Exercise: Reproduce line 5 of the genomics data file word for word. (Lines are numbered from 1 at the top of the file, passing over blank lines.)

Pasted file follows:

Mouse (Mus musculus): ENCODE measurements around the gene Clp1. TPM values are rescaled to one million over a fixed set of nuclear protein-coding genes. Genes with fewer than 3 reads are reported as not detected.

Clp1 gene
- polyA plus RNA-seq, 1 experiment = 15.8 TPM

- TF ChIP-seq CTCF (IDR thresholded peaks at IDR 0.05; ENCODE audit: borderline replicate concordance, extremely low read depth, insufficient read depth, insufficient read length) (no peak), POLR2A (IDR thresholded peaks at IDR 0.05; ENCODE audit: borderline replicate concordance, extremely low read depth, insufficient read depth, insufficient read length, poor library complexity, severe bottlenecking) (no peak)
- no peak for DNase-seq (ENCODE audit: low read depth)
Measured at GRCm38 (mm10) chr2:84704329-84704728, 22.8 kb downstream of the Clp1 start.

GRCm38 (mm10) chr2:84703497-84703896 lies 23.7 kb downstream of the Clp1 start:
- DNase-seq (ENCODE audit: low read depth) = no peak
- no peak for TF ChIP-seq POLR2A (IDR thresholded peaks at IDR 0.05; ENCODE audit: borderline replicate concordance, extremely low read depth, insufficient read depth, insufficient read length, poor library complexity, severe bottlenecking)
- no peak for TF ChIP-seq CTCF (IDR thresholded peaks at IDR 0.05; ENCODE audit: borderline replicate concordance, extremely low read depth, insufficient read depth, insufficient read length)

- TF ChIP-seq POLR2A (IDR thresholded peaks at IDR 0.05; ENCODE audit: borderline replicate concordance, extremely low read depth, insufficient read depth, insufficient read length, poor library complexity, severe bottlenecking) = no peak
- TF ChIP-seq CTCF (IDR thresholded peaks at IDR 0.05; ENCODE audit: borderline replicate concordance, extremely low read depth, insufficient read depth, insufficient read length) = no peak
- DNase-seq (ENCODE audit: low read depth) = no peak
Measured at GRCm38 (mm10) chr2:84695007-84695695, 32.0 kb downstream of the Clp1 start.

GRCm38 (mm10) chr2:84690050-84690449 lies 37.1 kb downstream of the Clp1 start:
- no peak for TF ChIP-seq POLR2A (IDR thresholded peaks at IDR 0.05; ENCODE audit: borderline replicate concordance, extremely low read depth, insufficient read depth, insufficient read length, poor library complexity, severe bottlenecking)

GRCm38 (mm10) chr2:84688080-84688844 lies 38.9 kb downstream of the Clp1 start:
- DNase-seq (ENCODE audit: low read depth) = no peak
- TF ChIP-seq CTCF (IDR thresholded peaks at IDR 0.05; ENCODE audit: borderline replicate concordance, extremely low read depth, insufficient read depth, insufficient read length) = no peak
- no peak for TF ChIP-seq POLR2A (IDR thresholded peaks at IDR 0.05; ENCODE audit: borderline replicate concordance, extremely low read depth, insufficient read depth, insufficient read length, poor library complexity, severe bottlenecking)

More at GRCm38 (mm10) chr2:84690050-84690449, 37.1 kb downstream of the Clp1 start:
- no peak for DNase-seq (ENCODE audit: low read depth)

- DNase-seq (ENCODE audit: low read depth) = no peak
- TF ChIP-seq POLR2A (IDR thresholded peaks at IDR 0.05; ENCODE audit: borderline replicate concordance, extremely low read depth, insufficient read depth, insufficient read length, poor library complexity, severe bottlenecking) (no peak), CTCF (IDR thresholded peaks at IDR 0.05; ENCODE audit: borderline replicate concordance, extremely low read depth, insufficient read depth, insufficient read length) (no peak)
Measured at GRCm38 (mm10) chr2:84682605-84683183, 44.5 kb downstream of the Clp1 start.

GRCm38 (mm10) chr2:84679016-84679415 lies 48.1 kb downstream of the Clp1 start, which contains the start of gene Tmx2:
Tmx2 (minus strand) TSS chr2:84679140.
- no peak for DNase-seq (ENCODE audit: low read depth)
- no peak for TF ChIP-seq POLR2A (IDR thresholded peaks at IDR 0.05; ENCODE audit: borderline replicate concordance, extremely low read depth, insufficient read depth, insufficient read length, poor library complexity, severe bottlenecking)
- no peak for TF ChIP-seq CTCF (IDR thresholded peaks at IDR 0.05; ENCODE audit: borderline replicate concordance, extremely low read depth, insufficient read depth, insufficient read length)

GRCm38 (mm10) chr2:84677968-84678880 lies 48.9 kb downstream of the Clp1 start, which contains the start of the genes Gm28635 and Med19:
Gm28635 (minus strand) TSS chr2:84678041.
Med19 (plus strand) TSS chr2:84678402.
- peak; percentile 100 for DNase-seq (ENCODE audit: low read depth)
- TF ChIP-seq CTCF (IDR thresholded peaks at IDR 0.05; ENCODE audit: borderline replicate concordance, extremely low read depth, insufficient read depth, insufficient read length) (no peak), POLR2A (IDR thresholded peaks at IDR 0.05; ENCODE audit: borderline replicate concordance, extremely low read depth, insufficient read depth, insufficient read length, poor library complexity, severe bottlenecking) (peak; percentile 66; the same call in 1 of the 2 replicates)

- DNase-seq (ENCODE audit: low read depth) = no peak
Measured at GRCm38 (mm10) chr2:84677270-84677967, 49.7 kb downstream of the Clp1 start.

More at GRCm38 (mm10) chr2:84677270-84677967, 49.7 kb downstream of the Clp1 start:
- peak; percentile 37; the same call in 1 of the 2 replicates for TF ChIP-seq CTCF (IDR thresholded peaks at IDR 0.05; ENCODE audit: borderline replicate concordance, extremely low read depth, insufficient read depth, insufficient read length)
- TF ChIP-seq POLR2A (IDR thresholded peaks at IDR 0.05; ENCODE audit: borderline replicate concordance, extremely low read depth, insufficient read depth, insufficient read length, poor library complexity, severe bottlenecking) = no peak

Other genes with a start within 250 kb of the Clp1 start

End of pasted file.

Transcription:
- no peak for DNase-seq (ENCODE audit: low read depth)